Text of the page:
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If you’re running a small business in New Zealand you need to account for income tax on an accrual/invoice basis – but there are some exceptions.

Although Australia has a useful option for small businesses allowing them to account for income tax on a cash basis, this option is rarely open to Australian businesses to do the same in New Zealand.

One exception is with regard to rental income which is often returned for New Zealand income tax purposes on a cash basis. There can be exceptions to this as well.

But generally, business activity in New Zealand is taxed on the accrual basis. This is the method where sales are included based on when the invoice was raised rather than paid. On the other side of the ledger, costs can generally be claimed even if they haven’t been paid.

There are rules in the legislation which prohibit the “holding back” of raising invoices simply to delay the payment of New Zealand income tax!

As well as rental properties, there are a few other exceptions which can be accounted for in a cash basis. But with changing business models, even those really need to consider if they can still pay New Zealand income tax based on a cash basis or if they should be considering the accrual basis.

Traditionally, the only exceptions to the accrual rules when it comes to business has been when individuals offer personal professional services. Examples taught at tax school used to include the likes of barristers operating on their own and doctors. But changing business models suggest that they should be changing the way they prepare their income tax returns.

For example, doctors are now leveraging their business by employing others such as nurses, technicians or even partnering in a formal or informal way with other doctors. They are deriving their income as a practice rather than as an individual.

In cases like that, accrual accounting will certainly apply because income is being generated from utilising the talents of others in the business.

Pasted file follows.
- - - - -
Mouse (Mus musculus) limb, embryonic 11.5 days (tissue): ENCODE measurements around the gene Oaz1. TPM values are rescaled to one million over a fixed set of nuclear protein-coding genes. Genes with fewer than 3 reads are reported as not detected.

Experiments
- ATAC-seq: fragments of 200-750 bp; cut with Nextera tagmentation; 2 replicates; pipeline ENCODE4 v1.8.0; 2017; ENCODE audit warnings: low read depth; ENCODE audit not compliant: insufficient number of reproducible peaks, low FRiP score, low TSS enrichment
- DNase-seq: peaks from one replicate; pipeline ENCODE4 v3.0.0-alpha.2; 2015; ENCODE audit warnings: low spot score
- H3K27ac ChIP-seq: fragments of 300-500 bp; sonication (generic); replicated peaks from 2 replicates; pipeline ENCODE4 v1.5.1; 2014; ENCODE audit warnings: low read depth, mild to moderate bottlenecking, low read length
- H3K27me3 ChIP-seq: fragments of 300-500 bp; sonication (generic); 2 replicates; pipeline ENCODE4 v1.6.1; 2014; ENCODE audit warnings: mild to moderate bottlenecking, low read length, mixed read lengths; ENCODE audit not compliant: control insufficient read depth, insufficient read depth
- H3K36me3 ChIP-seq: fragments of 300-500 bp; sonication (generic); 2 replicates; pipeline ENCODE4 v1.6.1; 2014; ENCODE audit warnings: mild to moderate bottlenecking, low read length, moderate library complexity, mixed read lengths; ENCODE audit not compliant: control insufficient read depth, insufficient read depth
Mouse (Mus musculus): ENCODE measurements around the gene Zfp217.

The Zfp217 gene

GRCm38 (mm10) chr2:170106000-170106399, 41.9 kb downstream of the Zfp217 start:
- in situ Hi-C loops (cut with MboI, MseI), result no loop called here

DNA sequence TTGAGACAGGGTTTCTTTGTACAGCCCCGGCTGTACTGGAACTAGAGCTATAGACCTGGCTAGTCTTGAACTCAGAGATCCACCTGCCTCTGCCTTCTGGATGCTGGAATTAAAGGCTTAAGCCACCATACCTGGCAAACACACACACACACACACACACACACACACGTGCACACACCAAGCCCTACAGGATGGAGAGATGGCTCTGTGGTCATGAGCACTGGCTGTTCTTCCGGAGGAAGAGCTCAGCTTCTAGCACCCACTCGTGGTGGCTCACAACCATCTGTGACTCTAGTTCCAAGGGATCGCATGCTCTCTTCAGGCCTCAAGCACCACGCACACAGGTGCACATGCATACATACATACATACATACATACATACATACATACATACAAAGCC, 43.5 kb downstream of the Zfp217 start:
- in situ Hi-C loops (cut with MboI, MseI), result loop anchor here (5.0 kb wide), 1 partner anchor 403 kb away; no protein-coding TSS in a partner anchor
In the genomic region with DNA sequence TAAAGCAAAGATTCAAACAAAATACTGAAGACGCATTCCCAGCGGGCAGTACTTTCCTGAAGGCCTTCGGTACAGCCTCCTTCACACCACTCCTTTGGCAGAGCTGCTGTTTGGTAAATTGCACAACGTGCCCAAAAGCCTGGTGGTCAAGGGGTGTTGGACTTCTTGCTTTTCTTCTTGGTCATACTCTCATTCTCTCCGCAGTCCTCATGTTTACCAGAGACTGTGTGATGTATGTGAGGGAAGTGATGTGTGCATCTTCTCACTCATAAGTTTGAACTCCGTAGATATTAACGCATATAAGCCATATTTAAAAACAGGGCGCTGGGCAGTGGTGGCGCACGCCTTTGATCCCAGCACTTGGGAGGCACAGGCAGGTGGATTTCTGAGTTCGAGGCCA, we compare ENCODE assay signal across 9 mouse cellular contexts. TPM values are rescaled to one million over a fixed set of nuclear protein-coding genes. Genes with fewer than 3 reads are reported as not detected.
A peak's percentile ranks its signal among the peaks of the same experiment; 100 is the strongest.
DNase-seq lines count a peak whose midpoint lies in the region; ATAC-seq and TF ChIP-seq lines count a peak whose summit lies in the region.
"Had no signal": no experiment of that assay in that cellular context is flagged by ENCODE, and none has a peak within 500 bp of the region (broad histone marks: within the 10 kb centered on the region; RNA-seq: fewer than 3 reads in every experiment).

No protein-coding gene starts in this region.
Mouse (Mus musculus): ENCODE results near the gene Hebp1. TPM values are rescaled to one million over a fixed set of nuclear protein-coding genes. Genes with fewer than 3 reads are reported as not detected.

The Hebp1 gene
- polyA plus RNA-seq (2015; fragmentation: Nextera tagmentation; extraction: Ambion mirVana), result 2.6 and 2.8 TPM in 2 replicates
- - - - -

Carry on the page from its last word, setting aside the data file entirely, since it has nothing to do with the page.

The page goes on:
With the opportunities that abound for many small business operators, some are considering if the tax friendly “cash rules” should apply to them.

Examples such as lawn mowing operators, landscaping or gardening enterprises which are operated as sole traders. There is an argument that as they provide services rather than products, and they operate on their own and earn income from their own personal effort, surely they should be permitted to account on a cash basis.

However, Inland Revenue has issued a recent interpretation statement, IS 16/06, has stopped this line of thinking in its tracks.

The interpretation statement suggests that the cash basis method of reporting for New Zealand income tax purposes may only be appropriate in the following cases:

  • An ordinary individual who is not carrying on a trade, profession or a business.
  • A professional person who is only offering personal services and receiving only professional fees.
  • A business in which the expenditure is only a minor cost in deriving income.
  • A business in which the risk of non-collectable trade debts is unusually high.

These new rules will certainly remove the cash-basis method of accounting for income tax for a lot of sole traders who may have thought this method of accounting would apply to them.

Ultimately, the lesson is not to assume that because Australia and New Zealand have so much in common, the rules that apply here will also apply in some shape or form over there. Always seek professional advice before deciding to take a certain position when it comes to New Zealand income tax matters. The tax penalty regime over there is quite aggressive.

The information in this article is indicative of NZ tax rules and changes and not intended to be complete for all intents or purposes and does not constitute advice. It is recommended that you obtain professional advice, suited to your particular circumstances, from us before acting on anything you read.